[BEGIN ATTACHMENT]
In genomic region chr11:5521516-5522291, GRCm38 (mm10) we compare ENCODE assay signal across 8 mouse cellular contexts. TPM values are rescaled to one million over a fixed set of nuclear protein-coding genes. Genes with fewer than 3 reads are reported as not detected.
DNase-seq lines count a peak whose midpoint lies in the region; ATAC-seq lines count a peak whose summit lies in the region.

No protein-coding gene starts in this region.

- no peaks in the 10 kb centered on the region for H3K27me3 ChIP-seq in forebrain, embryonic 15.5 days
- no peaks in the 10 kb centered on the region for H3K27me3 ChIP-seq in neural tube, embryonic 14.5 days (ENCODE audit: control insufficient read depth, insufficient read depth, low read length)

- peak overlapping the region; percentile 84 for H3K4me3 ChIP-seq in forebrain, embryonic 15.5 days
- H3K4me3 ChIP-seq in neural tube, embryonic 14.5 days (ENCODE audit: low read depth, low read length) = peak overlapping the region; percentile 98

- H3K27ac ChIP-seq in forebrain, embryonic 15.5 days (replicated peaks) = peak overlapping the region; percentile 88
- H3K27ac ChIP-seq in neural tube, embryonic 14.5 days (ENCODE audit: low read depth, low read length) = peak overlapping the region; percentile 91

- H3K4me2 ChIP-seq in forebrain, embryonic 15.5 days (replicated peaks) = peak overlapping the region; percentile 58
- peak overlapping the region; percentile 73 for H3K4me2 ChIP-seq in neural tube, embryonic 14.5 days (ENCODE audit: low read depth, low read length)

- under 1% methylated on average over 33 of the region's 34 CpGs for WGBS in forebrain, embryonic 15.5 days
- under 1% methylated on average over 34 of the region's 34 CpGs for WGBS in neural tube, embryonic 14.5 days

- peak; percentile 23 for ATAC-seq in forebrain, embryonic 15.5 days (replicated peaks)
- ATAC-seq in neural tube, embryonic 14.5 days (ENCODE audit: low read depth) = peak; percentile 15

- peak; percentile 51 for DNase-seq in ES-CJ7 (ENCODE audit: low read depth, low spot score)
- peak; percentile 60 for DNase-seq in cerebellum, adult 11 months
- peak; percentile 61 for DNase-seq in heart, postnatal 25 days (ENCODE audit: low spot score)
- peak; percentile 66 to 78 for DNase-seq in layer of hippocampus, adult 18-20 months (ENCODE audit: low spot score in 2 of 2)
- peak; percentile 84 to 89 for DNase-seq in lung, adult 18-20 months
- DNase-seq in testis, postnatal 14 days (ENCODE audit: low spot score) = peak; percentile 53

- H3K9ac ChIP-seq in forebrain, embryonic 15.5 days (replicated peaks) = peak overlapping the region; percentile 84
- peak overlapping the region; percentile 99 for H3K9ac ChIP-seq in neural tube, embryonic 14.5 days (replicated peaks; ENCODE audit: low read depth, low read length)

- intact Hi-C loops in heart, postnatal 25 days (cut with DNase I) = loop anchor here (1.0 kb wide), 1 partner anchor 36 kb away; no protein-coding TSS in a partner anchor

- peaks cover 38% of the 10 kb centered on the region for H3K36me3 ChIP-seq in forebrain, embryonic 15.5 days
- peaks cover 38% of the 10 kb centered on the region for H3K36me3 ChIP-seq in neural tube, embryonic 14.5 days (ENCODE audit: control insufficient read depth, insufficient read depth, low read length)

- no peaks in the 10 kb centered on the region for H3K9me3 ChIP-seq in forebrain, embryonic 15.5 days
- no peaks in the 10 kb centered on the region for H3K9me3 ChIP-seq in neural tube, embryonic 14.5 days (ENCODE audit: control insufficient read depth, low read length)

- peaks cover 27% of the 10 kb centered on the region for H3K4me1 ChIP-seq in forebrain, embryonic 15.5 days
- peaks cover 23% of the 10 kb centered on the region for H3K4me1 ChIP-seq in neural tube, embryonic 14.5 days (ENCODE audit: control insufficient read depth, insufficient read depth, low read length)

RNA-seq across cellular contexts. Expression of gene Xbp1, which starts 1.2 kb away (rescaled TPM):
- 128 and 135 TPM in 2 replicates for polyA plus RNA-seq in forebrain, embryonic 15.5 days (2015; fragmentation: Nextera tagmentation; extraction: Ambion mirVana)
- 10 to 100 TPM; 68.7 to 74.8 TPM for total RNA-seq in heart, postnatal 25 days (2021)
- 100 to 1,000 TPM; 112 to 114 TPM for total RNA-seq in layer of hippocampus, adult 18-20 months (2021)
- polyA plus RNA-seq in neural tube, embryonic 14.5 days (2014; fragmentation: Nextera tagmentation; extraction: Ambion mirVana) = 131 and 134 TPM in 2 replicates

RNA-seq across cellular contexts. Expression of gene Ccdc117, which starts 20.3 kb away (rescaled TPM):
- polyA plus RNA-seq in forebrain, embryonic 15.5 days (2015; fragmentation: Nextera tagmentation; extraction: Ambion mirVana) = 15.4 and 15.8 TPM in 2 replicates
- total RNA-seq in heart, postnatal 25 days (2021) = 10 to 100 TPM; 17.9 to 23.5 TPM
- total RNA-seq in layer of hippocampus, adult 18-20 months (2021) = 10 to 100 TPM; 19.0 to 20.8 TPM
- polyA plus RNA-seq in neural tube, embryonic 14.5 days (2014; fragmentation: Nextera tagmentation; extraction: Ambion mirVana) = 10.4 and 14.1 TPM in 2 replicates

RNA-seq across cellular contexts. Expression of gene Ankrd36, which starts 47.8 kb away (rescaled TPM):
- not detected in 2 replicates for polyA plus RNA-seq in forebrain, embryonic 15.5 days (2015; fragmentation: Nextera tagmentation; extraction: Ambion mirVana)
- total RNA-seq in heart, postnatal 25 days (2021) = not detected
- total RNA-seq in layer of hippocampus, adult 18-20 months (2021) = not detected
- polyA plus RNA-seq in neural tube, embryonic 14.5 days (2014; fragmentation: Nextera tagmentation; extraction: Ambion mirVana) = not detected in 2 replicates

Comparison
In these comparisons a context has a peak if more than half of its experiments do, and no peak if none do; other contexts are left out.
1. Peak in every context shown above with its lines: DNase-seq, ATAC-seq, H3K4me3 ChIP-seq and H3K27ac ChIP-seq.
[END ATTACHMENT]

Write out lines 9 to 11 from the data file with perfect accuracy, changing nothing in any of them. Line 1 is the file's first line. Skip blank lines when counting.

- H3K27ac ChIP-seq in neural tube, embryonic 14.5 days (ENCODE audit: low read depth, low read length) = peak overlapping the region; percentile 91

- H3K4me2 ChIP-seq in forebrain, embryonic 15.5 days (replicated peaks) = peak overlapping the region; percentile 58
- peak overlapping the region; percentile 73 for H3K4me2 ChIP-seq in neural tube, embryonic 14.5 days (ENCODE audit: low read depth, low read length)